Luke M. Milligan

Associate Professor of Law

Luke M. Milligan's picture

Luke Milligan is a law professor at the University of Louisville.  Milligan teaches courses in criminal law, constitutional law, and jurisprudence.  Before joining the faculty he was a criminal defense lawyer with the Williams & Connolly law firm in Washington, D.C. Milligan served as law clerk to Judge Edith Brown Clement of the United States Court of Appeals for the Fifth Circuit and Judge Martin L.C. Feldman of the United States District Court in New Orleans.  

Milligan writes on criminal procedure and judicial behavior, with an emphasis on the contending interpretations of the Fourth Amendment. His articles have appeared in the Boston University Law Review, Cardozo Law Review, Emory Law Journal, Georgia Law Review, Hastings Law Journal, and Washington and Lee Law Review, among others. Milligan's current research examines the original meaning of the Fourth Amendment's right "to be secure." His conclusion that "secure" should be interpreted to mean "protected" (rather than "spared") presents courts with an alternative constitutional framework for regulating mass surveillance programs.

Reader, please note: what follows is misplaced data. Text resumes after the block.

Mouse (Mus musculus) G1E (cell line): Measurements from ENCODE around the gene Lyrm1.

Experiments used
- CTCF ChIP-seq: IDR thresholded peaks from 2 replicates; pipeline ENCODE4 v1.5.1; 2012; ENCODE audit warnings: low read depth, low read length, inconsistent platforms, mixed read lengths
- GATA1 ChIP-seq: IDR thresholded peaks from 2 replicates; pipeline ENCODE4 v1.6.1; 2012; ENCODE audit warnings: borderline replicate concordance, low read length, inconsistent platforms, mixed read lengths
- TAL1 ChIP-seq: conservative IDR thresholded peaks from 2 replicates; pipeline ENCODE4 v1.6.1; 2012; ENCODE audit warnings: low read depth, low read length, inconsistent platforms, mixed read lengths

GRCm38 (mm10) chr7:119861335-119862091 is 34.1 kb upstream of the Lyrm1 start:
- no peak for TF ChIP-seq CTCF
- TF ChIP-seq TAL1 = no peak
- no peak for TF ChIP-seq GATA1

Milligan was named Professor of the Year by the law school's alumni in 2013.  He has held visiting positions at Emory and the University of Mainz (Germany).  In Fall 2014 he will serve as the inaugural Brandeis Fellow at the Louisville Metro Public Defender's Office. 

Courses Taught

Criminal Law  

Criminal Procedure I 

Criminal Procedure II 



Selected Publications

The Forgotten Right to Be Secure, 65 Hastings Law Journal __ (forthcoming 2014)

Congressional End-Run: The Ignored Constraint on Judicial Review, 45 Georgia Law Review 211 (2010)

A Theory of Stability: John Rawls, Fetal Homicide, and Substantive Due Process, 87 Boston University Law Review 1177 (2007)

University and Community Service

Dean Search Committee, University of Louisville School of Law, 2013-Present

Faculty Senate, University of Louisville, 2013-Present 

Public Advocacy Commission, Commonwealth of Kentucky, 2010-Present